James Calvin Smith

April 1857–
Stokes, North Carolina, United States

The Life of James Calvin

When James Calvin Smith was born in April 1857, in Stokes, North Carolina, United States, his father, Tandy S. Smith, was 29 and his mother, Martha Patsy Fagg, was 26. He married Margaret Winfield on 4 January 1874, in Pantego Township, Beaufort, North Carolina, United States. They were the parents of at least 1 son and 1 daughter. He lived in Quaker Gap, Stokes, North Carolina, United States in 1880 and Aurora, Beaufort, North Carolina, United States in 1900.

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Family Time Line

James Calvin Smith
1857–
Lettie A. Tucker
1868–1891
Marriage: 14 April 1889
Irvin Smith
1890–
Rufus Joel Smith
1891–1976

Spouse and Children

MARRIAGE
14 April 1889
Peters Creek Township, Stokes, North Carolina, United States
children

(2)

    Irvin Smith

    Male1890–Male

    Rufus Joel Smith

    Male1891–1976Male

Parents and Siblings

    Tandy S. Smith

    Male1828–1901Male

    Martha Patsy Fagg

    Female1831–Female

siblings

(13)

    James C Smith

    Male1856–Male

    Male1857–Male

    Mary Elizabeth Francis Smith

    Female1857–Female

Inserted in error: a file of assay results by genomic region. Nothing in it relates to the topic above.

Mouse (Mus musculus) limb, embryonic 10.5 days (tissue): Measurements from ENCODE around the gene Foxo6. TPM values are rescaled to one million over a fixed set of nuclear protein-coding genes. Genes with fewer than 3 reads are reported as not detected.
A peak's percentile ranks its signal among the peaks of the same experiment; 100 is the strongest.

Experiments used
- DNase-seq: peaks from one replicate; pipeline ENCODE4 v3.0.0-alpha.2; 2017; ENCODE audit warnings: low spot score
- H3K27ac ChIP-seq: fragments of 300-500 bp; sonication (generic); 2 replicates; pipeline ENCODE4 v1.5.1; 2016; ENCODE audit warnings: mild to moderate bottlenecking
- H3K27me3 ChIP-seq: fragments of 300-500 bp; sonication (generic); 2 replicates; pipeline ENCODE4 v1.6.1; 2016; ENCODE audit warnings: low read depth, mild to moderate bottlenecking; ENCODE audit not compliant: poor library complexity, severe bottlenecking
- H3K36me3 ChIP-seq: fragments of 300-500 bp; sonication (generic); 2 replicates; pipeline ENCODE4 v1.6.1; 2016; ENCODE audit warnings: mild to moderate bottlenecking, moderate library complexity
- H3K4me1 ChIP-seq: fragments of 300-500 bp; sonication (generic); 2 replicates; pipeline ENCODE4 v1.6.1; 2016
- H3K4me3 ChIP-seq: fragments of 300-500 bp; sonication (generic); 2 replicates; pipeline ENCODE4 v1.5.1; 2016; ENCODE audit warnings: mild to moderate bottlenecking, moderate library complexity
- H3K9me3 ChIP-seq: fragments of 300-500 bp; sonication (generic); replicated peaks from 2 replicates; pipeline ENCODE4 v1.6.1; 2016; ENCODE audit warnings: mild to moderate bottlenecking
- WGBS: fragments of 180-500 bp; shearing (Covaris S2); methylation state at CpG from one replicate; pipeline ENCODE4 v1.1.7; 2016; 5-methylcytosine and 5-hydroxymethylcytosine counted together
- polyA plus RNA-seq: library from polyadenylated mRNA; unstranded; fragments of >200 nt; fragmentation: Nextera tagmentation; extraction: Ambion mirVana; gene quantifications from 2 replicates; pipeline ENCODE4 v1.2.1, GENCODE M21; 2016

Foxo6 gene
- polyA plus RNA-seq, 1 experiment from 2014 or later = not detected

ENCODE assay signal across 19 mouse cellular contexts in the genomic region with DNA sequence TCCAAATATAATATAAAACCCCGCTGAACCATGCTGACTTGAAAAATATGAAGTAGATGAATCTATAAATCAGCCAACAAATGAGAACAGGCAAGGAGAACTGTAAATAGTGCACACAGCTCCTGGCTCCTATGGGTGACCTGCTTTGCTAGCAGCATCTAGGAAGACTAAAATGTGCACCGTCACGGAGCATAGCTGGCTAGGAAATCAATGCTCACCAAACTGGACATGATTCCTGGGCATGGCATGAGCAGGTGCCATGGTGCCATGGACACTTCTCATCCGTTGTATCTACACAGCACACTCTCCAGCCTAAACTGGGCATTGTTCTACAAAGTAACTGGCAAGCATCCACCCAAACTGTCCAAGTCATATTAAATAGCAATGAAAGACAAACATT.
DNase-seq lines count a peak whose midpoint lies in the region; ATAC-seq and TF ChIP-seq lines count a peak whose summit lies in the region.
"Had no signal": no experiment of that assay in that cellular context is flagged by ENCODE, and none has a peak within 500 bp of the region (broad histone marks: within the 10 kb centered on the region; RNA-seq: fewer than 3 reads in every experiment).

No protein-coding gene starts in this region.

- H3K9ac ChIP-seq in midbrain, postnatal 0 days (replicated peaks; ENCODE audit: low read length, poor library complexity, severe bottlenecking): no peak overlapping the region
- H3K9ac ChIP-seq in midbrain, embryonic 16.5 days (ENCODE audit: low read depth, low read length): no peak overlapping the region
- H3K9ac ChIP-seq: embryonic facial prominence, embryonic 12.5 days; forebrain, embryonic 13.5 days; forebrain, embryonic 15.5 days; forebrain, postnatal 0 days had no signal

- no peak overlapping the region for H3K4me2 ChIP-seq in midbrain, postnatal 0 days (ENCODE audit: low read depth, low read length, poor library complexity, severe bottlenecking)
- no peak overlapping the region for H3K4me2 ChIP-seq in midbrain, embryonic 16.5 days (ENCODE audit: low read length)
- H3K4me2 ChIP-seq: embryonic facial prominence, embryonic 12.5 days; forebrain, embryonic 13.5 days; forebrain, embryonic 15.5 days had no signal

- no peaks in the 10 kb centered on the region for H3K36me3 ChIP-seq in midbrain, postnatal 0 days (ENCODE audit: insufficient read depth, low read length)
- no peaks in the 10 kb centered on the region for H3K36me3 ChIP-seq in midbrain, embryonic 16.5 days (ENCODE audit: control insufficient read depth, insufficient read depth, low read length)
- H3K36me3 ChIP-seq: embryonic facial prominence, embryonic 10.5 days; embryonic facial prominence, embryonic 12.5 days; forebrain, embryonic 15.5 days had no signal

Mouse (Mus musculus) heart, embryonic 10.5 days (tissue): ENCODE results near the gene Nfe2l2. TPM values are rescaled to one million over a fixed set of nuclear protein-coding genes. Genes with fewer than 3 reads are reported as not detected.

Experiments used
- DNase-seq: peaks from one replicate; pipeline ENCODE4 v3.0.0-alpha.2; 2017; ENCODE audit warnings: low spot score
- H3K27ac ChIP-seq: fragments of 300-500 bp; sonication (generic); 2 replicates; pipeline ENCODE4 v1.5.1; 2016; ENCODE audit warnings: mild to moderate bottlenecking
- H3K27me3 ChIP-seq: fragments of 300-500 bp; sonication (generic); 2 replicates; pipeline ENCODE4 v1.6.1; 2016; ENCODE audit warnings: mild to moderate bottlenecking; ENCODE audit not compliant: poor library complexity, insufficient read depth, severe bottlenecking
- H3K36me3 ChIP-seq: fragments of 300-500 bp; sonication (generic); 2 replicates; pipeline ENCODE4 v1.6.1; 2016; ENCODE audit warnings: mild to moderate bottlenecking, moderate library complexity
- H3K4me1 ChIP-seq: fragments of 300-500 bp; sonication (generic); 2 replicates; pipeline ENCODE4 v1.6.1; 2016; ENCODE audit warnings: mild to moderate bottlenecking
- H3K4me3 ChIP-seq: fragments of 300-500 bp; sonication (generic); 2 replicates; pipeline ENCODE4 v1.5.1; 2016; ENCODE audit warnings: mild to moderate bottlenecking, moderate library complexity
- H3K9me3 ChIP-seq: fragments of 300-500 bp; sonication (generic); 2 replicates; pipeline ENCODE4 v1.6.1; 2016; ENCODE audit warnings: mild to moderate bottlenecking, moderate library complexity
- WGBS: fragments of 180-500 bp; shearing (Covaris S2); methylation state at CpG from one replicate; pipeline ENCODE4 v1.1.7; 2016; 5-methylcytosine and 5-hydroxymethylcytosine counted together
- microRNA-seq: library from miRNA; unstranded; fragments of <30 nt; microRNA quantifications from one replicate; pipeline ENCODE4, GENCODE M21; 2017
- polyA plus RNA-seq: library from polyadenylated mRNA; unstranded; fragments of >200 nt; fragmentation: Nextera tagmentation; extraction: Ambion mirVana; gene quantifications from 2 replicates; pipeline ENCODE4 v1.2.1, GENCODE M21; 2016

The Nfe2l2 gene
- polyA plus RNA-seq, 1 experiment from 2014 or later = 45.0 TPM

Sarah A Smith

    Female1859–1880Female

    Male1859–1943Male

+8 More Children

World Events (8)

1862 · Battle of Roanoke Island

Age 5

On February 7, 1862, General Burnside's expedition started with the Battle of Roanoke Island. The battle was mostly fought by the Union and Confederate Navy's. This was a Union victory.
1863

Age 6

Abraham Lincoln issues Emancipation Proclamation, declaring slaves in Confederate states to be free.
1890 · The Sherman Antitrust Act

Age 33

This Act tried to prevent the raising of prices by restricting trade. The purpose of the Act was to preserve a competitive marketplace to protect consumers from abuse.

Name Meaning

English: occupational name for a worker in metal, from Middle English smith (Old English smið, probably a derivative of smītan ‘to strike, hammer’). Metalworking was one of the earliest occupations for which specialist skills were required, and its importance ensured that this term and its equivalents were perhaps the most widespread of all occupational surnames in Europe. Medieval smiths were important not only in making horseshoes, plowshares, and other domestic articles, but above all for their skill in forging swords, other weapons, and armor. This is the most frequent of all American surnames; it has also absorbed, by assimilation and translation, cognates and equivalents from many other languages (for forms, see Hanks and Hodges 1988 ).

Dictionary of American Family Names © Patrick Hanks 2003, 2006.

Possible Related Names

Sources (3)

  • James Smith, "United States Census, 1900"
  • J C Smith in household of Tandy Smith, "United States Census, 1880"
  • James C Smith in household of Tandy Smith, "United States Census, 1870"

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